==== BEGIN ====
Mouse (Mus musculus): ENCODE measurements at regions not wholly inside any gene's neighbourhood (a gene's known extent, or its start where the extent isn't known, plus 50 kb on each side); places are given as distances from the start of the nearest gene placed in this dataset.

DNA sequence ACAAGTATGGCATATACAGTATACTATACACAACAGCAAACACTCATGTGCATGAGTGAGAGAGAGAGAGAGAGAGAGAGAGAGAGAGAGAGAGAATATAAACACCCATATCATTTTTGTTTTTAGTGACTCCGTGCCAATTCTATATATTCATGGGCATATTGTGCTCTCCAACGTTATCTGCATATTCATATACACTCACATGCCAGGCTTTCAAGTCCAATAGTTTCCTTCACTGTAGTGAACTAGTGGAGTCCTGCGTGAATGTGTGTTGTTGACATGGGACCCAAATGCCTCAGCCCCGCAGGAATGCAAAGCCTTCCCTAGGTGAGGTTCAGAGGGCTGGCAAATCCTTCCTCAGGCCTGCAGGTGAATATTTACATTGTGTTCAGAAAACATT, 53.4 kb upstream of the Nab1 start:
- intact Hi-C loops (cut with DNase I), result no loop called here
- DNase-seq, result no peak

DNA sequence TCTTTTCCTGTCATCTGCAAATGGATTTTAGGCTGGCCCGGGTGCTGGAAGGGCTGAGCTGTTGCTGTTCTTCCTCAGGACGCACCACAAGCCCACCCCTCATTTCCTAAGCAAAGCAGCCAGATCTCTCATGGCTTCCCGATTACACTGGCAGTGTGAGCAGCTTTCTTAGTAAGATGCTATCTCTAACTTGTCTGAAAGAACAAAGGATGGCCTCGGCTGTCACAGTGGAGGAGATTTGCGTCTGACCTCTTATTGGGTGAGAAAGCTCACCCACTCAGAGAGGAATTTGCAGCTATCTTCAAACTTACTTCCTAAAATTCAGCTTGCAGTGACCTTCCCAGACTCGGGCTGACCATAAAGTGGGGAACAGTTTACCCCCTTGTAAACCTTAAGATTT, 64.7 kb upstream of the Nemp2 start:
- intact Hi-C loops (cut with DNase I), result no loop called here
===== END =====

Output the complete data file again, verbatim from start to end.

Mouse (Mus musculus): ENCODE measurements at regions not wholly inside any gene's neighbourhood (a gene's known extent, or its start where the extent isn't known, plus 50 kb on each side); places are given as distances from the start of the nearest gene placed in this dataset.

DNA sequence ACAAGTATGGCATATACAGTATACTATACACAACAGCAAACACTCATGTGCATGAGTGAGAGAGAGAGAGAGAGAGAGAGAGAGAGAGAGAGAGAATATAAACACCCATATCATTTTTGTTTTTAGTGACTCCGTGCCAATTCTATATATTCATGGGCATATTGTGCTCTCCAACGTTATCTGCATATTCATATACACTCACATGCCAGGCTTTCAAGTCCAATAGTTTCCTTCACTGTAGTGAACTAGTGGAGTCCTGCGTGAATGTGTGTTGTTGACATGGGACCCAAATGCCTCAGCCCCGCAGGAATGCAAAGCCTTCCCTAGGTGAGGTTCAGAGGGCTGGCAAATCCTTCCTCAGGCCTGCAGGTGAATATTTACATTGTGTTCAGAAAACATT, 53.4 kb upstream of the Nab1 start:
- intact Hi-C loops (cut with DNase I), result no loop called here
- DNase-seq, result no peak

DNA sequence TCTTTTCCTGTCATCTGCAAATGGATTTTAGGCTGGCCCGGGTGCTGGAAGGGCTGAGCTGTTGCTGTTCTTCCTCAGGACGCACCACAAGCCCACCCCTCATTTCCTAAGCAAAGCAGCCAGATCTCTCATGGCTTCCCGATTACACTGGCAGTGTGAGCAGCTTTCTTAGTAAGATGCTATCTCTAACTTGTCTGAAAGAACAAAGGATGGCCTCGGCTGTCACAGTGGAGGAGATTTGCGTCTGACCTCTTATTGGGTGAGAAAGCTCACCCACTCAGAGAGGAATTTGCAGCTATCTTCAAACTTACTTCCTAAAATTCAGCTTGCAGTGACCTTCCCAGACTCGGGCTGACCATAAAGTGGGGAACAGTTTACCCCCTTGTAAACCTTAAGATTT, 64.7 kb upstream of the Nemp2 start:
- intact Hi-C loops (cut with DNase I), result no loop called here